Perhaps the most significant difference with the UAV programs is not starting with the traditional “pull” of a military requirement and the associated bureaucratic burden, but more from a “push” that demonstrated available technology that quickly found applications.
Responsiveness was consistently demonstrated during the Predator program’s history with an operational deployment during its initial demonstration and incorporation of laser designators and Hellfire missiles within weeks and months respectively.
In reviewing the Lavi program’s fate, Sanders (1991) focused on three questions: 1) did Israel have the technical know-how and capabilities to build and maintain major defense industrial complexes, with cutting-edge technology, 2) did Israel have the physical, human, and financial resources such a project would require, and 3) did the U.S. have a valid and long-term interest in enabling this venture?
While Israeli engineers had managed to build two prototypes that flew, they had to rely a great deal on technology from the U.S.9 Further, while Israel had the physical and human capital to complete Lavi, it lacked the necessary financial resources with the U.S. again providing support.
As the Lavi’s design became more capable, the U.S. was less willing to support a program that could compete with U.S. programs in international markets.10 The geo-political environment also impacted the F-22 Raptor and MQ-1 Predator programs as the first often viewed as a Cold War relic and the second met increased sensitivities about U.S. casualties and increased demand following 9/11 (Singer, 2009).
While Israeli engineers had managed to build two prototypes that flew, they had to rely a great deal on technology from the U.S. The second aspect of strategic agility relates to nimble decision making from a deep understanding of an organization’s capabilities.
With over ninety ACAT I programs to review (OSD, 2012) it is unlikely that OSD can achieve the same level of familiarity with a given program as those with day-to-day management and coordination of any decision simply drives additional time.
In the case of the F-22, the program experienced multiple challenges, and resolution of these challenges with increased oversight delayed the program’s schedule, increased costs, and reduced available funding.
While the last aircraft were delivered roughly a year apart in (2011 for Predator and 2012 for Raptor), the MQ-1 had only 25 percent of required ACAT I documentation, and the F-22 program’s oversight and associated documentation exceeded ACAT I requirements.
For example, Secretary of Defense Leon Panetta recently required the submission of plans to accelerate fielding of a backup oxygen system, and Congress is requiring a selected acquisition report on F-22 modernization (U.S.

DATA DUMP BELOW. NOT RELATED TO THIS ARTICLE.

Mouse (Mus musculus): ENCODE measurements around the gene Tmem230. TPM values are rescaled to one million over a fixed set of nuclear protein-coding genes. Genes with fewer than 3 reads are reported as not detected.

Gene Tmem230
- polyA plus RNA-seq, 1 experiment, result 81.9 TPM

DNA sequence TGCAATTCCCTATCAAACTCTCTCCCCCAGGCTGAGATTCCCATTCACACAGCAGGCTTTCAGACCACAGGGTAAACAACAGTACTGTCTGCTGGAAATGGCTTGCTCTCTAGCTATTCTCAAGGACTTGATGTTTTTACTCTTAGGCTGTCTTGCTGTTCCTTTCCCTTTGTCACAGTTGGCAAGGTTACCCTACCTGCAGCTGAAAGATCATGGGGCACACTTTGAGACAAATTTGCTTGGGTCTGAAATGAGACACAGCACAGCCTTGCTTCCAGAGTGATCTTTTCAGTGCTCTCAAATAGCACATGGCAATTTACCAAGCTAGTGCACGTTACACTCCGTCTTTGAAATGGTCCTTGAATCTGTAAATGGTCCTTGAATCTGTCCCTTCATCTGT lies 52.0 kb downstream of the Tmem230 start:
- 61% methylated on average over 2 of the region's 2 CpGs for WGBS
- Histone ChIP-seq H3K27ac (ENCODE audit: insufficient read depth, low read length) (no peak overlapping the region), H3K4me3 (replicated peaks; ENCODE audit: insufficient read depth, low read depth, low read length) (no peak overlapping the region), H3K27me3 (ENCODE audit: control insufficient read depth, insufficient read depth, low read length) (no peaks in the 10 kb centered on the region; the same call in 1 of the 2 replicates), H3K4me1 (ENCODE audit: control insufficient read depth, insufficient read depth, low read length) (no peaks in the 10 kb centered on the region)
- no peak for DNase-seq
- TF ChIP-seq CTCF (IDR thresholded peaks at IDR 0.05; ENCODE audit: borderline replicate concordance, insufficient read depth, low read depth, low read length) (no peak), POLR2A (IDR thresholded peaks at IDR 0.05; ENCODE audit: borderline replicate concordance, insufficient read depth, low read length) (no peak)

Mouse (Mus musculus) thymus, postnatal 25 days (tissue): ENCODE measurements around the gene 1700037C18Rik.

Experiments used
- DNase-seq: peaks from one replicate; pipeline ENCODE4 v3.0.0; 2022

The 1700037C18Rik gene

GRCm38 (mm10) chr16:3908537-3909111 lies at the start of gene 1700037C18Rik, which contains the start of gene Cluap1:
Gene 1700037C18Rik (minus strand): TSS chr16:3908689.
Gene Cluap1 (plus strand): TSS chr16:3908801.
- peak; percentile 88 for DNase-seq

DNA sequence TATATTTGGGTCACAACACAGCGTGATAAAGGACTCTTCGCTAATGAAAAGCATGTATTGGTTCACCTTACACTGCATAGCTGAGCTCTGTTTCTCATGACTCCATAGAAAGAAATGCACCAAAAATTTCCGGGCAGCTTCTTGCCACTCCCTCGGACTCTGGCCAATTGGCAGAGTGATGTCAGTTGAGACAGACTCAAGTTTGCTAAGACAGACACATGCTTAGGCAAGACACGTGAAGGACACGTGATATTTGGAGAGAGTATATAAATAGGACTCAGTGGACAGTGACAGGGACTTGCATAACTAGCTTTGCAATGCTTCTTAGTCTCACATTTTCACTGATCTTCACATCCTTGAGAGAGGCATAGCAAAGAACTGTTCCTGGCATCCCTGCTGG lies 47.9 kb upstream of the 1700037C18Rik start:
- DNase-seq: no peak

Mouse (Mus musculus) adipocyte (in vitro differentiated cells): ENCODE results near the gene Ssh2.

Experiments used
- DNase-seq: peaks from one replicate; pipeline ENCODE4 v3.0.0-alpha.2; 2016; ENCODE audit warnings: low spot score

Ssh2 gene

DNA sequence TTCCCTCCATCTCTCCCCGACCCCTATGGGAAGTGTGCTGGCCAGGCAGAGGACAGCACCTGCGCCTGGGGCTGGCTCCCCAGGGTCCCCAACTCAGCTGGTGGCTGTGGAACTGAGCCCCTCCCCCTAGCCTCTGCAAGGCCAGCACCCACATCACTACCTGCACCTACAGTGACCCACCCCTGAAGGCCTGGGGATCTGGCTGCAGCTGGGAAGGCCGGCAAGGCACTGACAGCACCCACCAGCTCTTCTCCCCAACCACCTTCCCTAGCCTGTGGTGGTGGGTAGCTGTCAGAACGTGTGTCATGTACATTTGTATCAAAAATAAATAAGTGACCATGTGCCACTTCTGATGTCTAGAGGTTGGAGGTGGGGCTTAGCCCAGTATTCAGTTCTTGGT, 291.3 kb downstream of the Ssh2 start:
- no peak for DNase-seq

A supportive geopolitical environment enabled GA-ASI to produce MQ-1 aircraft at risk and the government to have funding available to respond to emerging needs, such as laser designation and Hellfire integration.
When resources were changed on the F-22 program, funding was largely cut and quantities decreased resulting in slower deliveries that encouraged further costly changes.
Meanwhile, shared responsibility for integration on the MQ-1 enabled greater variation.11 For example, there are more versions of MQ-1 aircraft and ground control stations (i.e., dozens) than F-22 configurations (i.e., handful) though comparable numbers of aircraft were produced.
While cost played a role with one F-22 costing several times more than a Predator (Singer, 2009), factors beyond cost impacted the success of these complex and technologically sophisticated programs.
America is at a unique moment in history where greater strategic agility is required to confront a less stable, multi-polar world than Cold War era procurement processes allow.
The underlying structural problems are reminiscent of warnings by President Eisenhower in his farewell address to “guard against the acquisition of unwarranted influence, whether sought or unsought, by the military-industrial complex” (Beck, 1980: 703).
During the 1980s, 12 to 15 years were needed for a program to complete the defense procurement system (Gansler, 1986), and subsequent procurement reforms seem to have only increased the time required to field programs (Green, King
In a recent article, Herman (2011) suggests the Israeli perspective may be interesting point of reference, and he argues: “The Israeli way of doing defense business is changing the shape of the military-industrial complex.
For example, Sierra Nevada is suing the U.S. Air Force to reinstate a $354 million contract for light attack aircraft for use in Afghanistan after the initial contract award was set aside over concerns with documentation (Hegeman, 2012).
After accounting for a lower protest limit, the number of defense protests to the GAO grew over seventeen percent between 2007 and 2008, and the number of protests upheld grew from sixteen percent in 2002 to over twenty-five percent in 2006 and 2007 (Darcy, 2009;
The number of protests upheld is likely directly correlated to the inability of roughly 90 percent of programs to meet procurement standards (Singer, 2009).
A clear drawback of a separate defense industry specializing in doing business with the government is that major defense firms limit competition and a greater focus on politics than programs.
Deregulating the U.S. defense industry will increase the number of firms available for defense work and increase competition.12 For example, the 2007 proposal for the first U.S. Army aircraft attracted 41 bids (Sokolow